By Elizabeth Pavka, PhD, LD/N
Though not usually called a vitamin, sleep is certainly vital to long term health. Are you one of the estimated one-third of Americans who experience extended periods of poor sleep? Did you know that long-term poor sleep contributes to many of the chronic illnesses Americans experience, because much of the healing in our body takes place while we sleep? Did you know that chronic poor sleep can cause depression and that depression can cause poor sleep?
Tips to help you go to sleep easier:
1. Eat your evening meal at least 3 hours before retiring, because eating too much food just before bedtime can make it difficult to fall asleep. Caffeine can prevent people from sleeping well at night. Some people – especially postmenopausal women — are exquisitely sensitive to caffeine and even one cup in the morning can diminish sleep at night. Decrease or eliminate caffeine from every source including coffee, teas, sodas, and over-the-counter medications (read labels).
2. While regular exercise facilitates sleep, it’s better to exercise at least 3 hours before bedtime. Otherwise the energizing effect of exercise may diminish your ability to fall asleep.
3. Have a bed-time ritual, a wind-down time to relax your body and mind. For the last 30-60 minutes before you retire each night do the same activities: take a warm bath containing several drops of lavender oil, brush your teeth, change into pajamas, read an entertaining book, listen to some quiet music, do some gentle stretching, or a full body relaxation. Check out
4. In his book The Insomnia Solution: The Natural Drug-Free Way to a Good Night’s Sleep, Michael Krugman, founder of the Sounder Sleep System™, includes a 68-page chapter on how you can relax your body, calm your mind, and turn on your “sleep switch”.
5. Melatonin, a substance made by the pineal gland at night, can be taken as a supplement before bed to help you fall asleep. Melatonin is more effective for older people whose brain may not produce enough. Use the smallest amount that works for you, ranging from 0.5 milligrams to 3 milligrams.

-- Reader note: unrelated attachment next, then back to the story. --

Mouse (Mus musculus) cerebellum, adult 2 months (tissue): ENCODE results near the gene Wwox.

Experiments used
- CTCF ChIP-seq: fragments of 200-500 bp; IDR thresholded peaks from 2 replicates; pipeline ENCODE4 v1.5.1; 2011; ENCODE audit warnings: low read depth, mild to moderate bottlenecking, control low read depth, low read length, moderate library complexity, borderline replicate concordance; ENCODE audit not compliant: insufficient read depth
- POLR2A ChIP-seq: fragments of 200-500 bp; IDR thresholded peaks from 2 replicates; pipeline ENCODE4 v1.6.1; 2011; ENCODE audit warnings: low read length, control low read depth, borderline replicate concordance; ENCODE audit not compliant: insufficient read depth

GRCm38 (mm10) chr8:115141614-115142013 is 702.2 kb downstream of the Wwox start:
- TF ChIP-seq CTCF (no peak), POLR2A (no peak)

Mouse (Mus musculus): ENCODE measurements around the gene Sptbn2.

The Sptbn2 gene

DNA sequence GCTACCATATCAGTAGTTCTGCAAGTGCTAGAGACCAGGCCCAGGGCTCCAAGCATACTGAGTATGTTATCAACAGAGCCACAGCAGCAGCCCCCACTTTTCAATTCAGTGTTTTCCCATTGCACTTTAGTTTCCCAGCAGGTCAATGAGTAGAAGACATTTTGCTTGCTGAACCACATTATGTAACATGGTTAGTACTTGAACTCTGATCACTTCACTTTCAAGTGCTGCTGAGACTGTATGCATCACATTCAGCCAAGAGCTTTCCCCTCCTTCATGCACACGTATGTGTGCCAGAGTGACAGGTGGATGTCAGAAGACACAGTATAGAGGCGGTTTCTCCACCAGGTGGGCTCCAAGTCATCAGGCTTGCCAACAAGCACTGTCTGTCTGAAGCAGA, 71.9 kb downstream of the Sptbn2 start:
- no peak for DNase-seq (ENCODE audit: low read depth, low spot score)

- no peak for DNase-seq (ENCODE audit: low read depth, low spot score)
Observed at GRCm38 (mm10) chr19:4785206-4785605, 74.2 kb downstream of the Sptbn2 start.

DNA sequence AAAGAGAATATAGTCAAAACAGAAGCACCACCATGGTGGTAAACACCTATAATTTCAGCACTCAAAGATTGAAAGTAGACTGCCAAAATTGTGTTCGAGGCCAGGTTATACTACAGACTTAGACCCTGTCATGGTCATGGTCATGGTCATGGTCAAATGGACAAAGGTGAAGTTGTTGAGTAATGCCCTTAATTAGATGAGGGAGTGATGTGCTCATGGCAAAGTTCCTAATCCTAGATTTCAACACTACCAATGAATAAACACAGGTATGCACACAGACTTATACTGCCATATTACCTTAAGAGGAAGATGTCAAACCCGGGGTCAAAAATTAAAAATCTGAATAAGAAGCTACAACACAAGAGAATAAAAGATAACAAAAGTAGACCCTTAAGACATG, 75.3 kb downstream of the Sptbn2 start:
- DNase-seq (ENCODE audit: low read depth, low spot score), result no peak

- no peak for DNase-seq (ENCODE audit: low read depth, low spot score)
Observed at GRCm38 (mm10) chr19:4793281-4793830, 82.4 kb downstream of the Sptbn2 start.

Tips to help you stay asleep longer:
1. For some people, a small bedtime snack – including some protein — helps them stay asleep by stabilizing blood glucose levels.
2. Make your sleeping environment more conducive to a good night’s sleep. You sleep better in a completely dark room, so douse all the lights. Turn radios and alarm clocks with the red LED lights away from your eyes. Remove TVs and computers from your bedroom. Invest in a “white noise” machine that produces a steady background sound to block out your neighbor’s noise, the traffic outside, or the barking dogs. In cold weather the air in our homes dries out, so use a humidifier which adds moisture to the bedroom air and enhances sleep.
3. A cousin of tryptophan known as 5-hydroxytryptophan, or 5-HTP, is converted into serotonin in the brain and aids sleep. Helpful amounts can range from 100 mg to 1,000 mg nightly before bed. Herbal combinations including passionflower, valerian root, chamomile and lemon balm facilitate sleep.
4. More than 300 prescription medications affect sleep quality. Ask your pharmacist if a medication you are taking may be impacting your ability to fall asleep or stay asleep.
Before you resort to over-the-counter or prescription sleep aids, incorporate some of these food, lifestyle, and nutritional approaches.